Maybe “I’m fine, thanks.” is a sufficiently honest response to “How are you?” from another person of equal age.

Thanks for letting me share these thoughts with you. Please feel free to leave a comment. What do YOU think about this subject?

I’ll be back again next Sunday. If you’d like to receive my posts by email, go to “Follow Blog via Email” at the upper right.

Best regards,
Roger

Roger's newest novel

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The Daily Challenge

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(click on thumbnails above to see full size)

A few years ago, a friend of mine introduced me to “The Daily Challenge.” I joined and receive a health-related challenge via email every day. There are thousands of other participants. Today’s Challenge was to describe how to use a whole grain product for breakfast. Often, the challenges relate to things I already do, as with this one. The challenges may include some type of exercise or something specific to look up information about (e.g., where to find a local electronics recycling place or what the symptoms of diabetes are).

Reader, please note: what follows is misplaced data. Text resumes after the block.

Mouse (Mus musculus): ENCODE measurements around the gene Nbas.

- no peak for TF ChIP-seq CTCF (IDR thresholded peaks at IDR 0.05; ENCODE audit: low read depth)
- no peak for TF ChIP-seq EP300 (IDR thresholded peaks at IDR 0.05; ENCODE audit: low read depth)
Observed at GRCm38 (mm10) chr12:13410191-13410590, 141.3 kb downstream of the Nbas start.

Clicking “Done” in the message takes me to their website to describe how I did the challenge and indicate that my comment may be shared with everyone. Then I may be asked anywhere from one to three of the following questions (there are more, but these are the ones I remember):

  • Did you experience the following feeling during A LOT OF THE DAY yesterday: Sadness?
  • Did you experience the following feeling during A LOT OF THE DAY yesterday: Happiness?
  • In the last seven days, on how many days did you exercise for 30 or more minutes?
  • Did you experience the following feeling during A LOT OF THE DAY yesterday: Physical pain?